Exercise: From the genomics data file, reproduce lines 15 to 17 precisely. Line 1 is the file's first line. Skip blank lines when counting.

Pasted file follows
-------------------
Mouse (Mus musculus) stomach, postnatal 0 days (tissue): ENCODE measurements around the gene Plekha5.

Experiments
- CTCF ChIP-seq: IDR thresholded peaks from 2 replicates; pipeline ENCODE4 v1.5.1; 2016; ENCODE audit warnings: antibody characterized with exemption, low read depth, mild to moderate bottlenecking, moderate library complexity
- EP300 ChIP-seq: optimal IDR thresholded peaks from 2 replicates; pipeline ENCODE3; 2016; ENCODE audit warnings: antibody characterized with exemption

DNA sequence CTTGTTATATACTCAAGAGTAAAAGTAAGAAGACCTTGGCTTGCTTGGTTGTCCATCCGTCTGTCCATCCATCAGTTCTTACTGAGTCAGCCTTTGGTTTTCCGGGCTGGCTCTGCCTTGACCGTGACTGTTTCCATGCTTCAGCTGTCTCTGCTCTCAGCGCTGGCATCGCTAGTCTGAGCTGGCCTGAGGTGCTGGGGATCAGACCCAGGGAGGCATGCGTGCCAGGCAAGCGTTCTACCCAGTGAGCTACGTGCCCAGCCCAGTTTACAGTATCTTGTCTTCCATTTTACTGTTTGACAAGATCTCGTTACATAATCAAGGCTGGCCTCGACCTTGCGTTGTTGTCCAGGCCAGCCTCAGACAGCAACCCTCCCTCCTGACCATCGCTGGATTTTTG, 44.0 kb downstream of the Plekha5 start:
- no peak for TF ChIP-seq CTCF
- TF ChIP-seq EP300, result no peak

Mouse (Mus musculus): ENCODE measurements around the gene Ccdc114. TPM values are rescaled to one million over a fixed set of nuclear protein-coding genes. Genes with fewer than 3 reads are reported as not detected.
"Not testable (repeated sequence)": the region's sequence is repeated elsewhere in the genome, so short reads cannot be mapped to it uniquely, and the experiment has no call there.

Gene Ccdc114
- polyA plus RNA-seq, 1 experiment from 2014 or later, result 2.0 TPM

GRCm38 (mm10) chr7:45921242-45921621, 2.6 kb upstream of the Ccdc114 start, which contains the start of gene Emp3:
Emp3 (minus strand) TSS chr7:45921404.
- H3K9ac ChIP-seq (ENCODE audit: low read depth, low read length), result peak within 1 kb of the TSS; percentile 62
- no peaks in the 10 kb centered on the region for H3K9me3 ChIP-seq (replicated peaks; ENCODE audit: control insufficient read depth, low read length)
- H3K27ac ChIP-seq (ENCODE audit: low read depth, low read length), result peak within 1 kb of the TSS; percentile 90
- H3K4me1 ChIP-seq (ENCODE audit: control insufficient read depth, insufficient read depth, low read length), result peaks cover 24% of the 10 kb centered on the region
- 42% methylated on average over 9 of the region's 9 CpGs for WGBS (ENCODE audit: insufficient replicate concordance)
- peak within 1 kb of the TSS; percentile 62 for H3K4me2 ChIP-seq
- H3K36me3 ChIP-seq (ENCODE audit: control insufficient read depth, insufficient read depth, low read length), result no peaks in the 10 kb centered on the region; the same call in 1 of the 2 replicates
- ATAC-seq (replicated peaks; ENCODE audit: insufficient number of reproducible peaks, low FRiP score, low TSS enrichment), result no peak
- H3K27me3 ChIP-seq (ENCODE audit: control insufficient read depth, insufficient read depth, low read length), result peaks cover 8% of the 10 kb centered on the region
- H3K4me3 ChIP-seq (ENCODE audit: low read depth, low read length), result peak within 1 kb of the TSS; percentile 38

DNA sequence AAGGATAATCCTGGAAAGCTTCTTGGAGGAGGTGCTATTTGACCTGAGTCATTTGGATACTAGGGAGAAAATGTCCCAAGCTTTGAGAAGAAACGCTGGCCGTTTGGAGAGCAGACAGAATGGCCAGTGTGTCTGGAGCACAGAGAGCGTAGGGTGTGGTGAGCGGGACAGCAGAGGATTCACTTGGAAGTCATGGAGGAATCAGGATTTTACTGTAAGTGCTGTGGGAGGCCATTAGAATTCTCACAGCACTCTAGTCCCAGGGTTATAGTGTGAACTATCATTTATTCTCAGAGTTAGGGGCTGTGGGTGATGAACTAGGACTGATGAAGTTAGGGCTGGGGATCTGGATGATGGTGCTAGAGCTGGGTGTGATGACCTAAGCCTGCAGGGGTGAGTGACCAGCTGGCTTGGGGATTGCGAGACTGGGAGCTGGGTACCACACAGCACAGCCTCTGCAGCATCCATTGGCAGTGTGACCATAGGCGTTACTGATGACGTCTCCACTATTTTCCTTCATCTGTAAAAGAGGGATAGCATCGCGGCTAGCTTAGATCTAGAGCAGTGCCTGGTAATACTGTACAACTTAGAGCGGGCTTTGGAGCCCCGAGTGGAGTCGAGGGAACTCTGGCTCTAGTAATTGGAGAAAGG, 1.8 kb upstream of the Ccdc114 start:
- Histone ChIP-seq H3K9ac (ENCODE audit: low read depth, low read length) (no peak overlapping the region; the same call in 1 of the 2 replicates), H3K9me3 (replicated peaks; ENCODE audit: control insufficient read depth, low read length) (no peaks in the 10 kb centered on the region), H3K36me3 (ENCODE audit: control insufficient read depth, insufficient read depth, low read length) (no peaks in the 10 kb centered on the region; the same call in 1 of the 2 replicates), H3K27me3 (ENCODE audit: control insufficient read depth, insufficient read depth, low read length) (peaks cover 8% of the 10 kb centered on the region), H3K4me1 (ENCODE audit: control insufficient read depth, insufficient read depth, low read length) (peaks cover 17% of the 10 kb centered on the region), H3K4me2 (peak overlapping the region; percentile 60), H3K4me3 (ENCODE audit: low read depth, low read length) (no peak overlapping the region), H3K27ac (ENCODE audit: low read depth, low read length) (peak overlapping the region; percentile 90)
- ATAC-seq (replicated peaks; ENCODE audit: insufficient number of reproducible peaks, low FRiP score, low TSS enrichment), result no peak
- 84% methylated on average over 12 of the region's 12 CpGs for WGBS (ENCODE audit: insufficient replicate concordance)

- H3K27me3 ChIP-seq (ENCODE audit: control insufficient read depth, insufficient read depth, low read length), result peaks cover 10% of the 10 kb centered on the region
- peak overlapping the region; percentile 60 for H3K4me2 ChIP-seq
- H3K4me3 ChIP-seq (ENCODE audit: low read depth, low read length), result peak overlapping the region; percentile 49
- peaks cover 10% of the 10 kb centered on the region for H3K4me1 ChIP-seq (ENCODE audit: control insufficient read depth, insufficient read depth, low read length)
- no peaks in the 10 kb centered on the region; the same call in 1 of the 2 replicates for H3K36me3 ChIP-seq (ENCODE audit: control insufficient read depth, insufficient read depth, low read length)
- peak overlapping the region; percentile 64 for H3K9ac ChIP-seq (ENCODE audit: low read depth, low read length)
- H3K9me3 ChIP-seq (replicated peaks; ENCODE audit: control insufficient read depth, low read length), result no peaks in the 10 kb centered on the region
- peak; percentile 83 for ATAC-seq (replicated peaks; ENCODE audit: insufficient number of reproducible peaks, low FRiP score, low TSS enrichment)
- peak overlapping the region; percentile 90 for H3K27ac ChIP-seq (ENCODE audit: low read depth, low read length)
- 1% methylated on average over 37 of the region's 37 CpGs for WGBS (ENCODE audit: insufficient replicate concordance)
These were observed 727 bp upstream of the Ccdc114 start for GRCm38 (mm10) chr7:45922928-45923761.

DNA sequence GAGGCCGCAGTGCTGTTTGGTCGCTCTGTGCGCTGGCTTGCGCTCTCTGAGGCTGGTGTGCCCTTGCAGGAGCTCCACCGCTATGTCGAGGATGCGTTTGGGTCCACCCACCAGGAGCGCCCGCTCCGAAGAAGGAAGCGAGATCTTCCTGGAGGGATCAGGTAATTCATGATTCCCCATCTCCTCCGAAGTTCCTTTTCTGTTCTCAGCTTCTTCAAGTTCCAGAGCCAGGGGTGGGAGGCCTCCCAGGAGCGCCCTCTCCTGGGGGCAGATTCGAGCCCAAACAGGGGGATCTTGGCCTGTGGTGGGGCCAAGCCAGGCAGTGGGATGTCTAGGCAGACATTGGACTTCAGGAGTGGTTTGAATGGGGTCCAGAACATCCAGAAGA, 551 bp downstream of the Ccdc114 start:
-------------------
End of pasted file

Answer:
- no peaks in the 10 kb centered on the region for H3K9me3 ChIP-seq (replicated peaks; ENCODE audit: control insufficient read depth, low read length)
- H3K27ac ChIP-seq (ENCODE audit: low read depth, low read length), result peak within 1 kb of the TSS; percentile 90
- H3K4me1 ChIP-seq (ENCODE audit: control insufficient read depth, insufficient read depth, low read length), result peaks cover 24% of the 10 kb centered on the region